There are a handful of claims made in that one-line description which bother me quite a bit.  First of all, and most importantly, never in my book do I state that the Masons were the ones who lynched the four men.   I have not made this claim about the Masons for one simple reason . . . I have not found any proof to support such a claim.  Did the Masons do it?  There are good reasons to believe the Masons played a large role in the lynching:

  1. The Masons consisted of prominent people in the community who were viewed as leaders.
  2. The planning to proceed with the lynching took place in the same building/room in which the Masons held their regular meetings.
  3. Masonry is a secret organization wherein its members are sworn to secrecy.

If the Masons did in fact take part in the lynching, I do not believe they acted alone.  Lets not forget, Governor Haskell formed a grand jury to identify the people involved in the lynching.  But not one single citizen was willing to provide any information to assist in the investigation.  The town residents had a reputation of banding together, just as they did when there were lot jumpers trying to steal land from members of the community (my book, page 11).  While the Masons may have lead the way (and most likely did), I think it is fair to say that the community as a whole participated in the lynching of four accused men on April 19, 1909.

Now back to that one-line description in the OKOLHA Journal:  “The Masons kidnapped four innocent business men from the jail and took them next door and murdered them by lynching – not hanging.”  While an accused man is innocent until proven guilty, I do lean towards the belief that these four men were guilty of murder.   One of these four men was James B. Miller, who was one of the most cold-blooded assassins of the Old West.  Therefore, I never stated in my book that they were innocent.  And to say “the Masons kidnapped” the four men is misleading as well since kidnapping is usually viewed to mean a person was taken by force and held as hostage usually for ransom.  Which obviously was not the case.

In addition, the lynchers (whether they were Masons or others or both) killed these men – they did not murder them as stated in OKOLHA’s description.  Yes, in my view there is a difference.  And they did so with a lynching – by hanging.  How can we accurately claim that the four men arrested for murder were innocent yet in the same breath say the Masons were murderers when neither group of men ever had a trial to determine such facts.  Afterall, the Masons were never even arrested.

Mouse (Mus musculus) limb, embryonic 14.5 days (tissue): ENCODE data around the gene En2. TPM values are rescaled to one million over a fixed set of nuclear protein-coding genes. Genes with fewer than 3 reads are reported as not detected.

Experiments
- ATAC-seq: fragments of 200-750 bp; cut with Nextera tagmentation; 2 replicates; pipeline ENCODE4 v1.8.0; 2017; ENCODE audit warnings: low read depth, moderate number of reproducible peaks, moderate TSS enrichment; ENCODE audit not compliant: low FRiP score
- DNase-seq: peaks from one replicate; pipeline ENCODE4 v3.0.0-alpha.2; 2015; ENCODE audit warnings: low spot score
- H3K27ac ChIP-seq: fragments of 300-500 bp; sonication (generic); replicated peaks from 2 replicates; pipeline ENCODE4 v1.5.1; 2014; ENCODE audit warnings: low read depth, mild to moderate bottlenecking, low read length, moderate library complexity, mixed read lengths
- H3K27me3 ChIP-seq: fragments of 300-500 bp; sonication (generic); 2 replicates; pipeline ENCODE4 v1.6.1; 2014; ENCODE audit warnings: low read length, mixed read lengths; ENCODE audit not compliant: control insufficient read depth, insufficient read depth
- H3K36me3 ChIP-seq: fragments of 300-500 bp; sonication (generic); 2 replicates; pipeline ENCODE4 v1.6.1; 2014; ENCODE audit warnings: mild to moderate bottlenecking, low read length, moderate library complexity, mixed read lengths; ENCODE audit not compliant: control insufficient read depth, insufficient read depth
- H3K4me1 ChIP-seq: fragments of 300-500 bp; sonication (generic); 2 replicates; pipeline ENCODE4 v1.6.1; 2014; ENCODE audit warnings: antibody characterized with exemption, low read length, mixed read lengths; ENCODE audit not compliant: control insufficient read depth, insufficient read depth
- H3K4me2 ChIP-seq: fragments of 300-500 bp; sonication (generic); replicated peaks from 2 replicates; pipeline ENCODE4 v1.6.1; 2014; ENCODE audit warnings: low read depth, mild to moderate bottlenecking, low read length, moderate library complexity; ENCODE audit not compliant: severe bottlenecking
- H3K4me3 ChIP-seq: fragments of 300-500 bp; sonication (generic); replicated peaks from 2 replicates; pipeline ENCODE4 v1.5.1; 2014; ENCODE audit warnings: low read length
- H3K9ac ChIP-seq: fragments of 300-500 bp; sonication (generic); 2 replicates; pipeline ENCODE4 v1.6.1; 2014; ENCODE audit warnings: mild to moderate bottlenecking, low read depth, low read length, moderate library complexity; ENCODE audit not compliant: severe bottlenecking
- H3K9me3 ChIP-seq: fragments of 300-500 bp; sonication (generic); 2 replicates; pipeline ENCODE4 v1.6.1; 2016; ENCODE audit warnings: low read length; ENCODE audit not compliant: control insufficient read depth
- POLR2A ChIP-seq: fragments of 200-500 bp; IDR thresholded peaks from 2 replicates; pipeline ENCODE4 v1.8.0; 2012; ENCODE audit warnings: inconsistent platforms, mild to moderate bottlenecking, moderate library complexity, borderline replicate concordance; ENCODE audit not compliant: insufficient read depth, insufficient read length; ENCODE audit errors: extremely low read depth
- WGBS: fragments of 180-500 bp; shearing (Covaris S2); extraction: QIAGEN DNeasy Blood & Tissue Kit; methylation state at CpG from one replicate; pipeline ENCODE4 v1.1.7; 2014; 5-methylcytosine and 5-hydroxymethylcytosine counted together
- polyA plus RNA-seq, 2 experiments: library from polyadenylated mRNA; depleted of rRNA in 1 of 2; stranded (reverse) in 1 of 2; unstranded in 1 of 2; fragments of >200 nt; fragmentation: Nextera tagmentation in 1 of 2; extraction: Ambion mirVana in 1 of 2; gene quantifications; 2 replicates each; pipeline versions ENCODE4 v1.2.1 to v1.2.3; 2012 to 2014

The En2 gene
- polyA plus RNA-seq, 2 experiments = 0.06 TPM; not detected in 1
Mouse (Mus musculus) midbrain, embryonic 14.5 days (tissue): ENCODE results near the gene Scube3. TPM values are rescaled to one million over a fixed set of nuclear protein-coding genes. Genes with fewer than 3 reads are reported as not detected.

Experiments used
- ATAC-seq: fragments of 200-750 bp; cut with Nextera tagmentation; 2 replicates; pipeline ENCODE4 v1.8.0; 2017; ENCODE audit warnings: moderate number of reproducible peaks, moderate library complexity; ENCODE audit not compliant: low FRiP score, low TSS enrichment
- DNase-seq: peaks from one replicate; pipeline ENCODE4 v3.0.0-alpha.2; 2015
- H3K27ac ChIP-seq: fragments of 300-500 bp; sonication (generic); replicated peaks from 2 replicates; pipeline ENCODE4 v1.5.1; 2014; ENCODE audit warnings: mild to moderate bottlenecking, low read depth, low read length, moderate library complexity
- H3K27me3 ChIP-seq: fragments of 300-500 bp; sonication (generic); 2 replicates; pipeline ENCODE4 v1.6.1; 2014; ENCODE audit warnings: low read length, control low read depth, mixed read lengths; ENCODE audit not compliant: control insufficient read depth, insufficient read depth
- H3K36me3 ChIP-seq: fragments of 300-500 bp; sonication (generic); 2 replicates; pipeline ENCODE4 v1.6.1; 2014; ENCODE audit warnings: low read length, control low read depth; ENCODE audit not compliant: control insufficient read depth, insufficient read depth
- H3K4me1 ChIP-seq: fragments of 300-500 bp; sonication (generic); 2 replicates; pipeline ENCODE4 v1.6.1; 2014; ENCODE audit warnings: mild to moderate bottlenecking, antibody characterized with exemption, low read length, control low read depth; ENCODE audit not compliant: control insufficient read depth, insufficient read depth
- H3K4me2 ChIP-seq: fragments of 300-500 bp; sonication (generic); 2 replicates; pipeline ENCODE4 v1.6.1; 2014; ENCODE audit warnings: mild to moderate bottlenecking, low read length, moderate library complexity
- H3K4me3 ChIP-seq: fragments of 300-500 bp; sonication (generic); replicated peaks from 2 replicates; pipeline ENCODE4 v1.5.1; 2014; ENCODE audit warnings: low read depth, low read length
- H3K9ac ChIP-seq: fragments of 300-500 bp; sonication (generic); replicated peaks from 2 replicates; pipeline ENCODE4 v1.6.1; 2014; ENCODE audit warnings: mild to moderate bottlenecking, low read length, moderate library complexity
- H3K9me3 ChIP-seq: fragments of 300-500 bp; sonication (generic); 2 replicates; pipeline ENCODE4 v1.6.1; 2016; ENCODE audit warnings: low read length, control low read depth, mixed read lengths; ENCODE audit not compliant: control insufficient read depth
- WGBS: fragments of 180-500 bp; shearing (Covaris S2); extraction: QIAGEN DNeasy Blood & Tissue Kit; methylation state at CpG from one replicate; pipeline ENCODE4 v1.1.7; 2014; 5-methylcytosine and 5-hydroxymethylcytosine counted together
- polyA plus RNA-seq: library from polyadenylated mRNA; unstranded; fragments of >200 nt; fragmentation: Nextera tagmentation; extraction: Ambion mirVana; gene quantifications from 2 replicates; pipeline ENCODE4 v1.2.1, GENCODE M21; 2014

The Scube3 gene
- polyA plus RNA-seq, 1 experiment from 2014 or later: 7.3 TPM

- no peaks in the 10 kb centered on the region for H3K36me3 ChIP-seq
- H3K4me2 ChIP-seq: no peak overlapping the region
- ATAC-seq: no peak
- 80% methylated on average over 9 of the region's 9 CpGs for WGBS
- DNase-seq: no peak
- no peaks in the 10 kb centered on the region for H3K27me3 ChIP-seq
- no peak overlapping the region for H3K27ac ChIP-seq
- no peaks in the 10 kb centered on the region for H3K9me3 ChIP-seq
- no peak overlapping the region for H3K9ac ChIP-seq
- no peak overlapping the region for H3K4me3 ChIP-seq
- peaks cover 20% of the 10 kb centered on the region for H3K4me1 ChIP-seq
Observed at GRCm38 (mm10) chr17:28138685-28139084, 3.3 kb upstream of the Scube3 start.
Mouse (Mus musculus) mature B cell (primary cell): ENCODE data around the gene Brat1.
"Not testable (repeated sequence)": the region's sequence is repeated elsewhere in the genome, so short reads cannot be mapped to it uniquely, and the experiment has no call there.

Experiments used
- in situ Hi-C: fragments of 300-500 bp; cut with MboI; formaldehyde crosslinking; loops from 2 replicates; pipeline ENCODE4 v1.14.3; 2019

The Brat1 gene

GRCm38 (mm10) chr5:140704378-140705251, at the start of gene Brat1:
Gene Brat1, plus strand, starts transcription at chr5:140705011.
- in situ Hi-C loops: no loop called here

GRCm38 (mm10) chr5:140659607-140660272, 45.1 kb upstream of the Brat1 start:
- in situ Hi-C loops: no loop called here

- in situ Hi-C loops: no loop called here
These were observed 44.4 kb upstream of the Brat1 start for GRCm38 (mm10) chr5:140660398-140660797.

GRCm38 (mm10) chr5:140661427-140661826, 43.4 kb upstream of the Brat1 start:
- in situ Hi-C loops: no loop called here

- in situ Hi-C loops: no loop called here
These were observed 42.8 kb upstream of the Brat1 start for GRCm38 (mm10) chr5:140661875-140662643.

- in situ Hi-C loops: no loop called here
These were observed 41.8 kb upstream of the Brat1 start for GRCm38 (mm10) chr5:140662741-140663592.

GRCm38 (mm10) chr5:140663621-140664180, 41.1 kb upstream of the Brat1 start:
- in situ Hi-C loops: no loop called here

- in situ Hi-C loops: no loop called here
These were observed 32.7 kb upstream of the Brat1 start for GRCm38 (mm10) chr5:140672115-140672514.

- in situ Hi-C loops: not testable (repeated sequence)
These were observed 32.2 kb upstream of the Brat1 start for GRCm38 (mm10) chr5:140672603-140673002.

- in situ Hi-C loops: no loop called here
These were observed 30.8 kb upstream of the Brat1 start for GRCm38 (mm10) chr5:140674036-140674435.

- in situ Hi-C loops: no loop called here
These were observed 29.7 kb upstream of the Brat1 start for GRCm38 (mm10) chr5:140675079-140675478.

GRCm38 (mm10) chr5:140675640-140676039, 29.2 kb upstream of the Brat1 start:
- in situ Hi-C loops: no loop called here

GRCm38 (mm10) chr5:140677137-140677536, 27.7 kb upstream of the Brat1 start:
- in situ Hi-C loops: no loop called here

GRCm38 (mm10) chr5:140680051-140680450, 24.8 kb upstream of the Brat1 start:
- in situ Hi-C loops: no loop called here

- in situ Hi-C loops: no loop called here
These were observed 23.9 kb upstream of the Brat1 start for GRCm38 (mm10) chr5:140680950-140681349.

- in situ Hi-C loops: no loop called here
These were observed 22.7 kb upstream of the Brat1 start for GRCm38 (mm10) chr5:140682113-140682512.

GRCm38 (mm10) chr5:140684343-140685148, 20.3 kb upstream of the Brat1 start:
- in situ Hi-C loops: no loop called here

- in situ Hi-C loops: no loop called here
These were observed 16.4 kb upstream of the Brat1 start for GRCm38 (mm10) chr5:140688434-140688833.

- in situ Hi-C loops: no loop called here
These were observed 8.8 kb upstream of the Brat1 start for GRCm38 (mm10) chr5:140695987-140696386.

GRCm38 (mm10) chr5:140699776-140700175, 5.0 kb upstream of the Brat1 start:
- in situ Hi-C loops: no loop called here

For The Love Of The Land In Pontotoc

Road leading to my father's farmland in Pontotoc County.

Road leading to my father’s farmland.

As I read daily about the state of our country and the Middle East, I find it difficult to write about my book and the happenings in my own little corner of the world.

How petty are my struggles to protect my father’s land compared to what Israel is challenged with on a never ending basis in its efforts to protect the Holy land.  My father’s land is not big by any means, and it will never compare to Israel.  But it is the land in which God has placed in my hands.  And I am very proud of it.

During one of my last visits to Ada with my father, he told me of a time in which his father told him, “Son, whatever you do, never let go of the farm.”  It was a request his father made to insure that if ever a family member needed a place to go, he/she could go to the farm.  And while dad and his siblings divided the land among themselves after their father passed many years ago, they managed to this day to honor their father’s request by keeping the land in the family.   After explaining this, my dad made the same request to me . . . that I “keep the land in the family” as a safe haven should we ever need it.  As I recall this request today, I am reminded (as a Christian) of one of the Ten Commandants which has great meaning to me:

“Honour thy father and thy mother: that thy days may be long upon the land which the LORD thy God giveth thee.  (Exodus 20 KJV.)

The land in and surrounding Pontotoc County has a wonderful history.  It speaks of a time in which citizens regained control over their land which was being overrun by assassins.   As I read much about our nation struggling to protect our freedoms which are written in our Constitution, I wonder if such citizens still exist.

Below is an inspiring video that makes one tremble.

It shows thousands of Jews gathering at the Western Wall in Jerusalem for a Priestly Blessing over their nation during the Passover festival of 2011. It is a ceremony that has become a tradition since the Six Day War of 1967.  When I watch this video, I can feel the love the people have for their land and I am reminded of the sacrifices they make to protect it.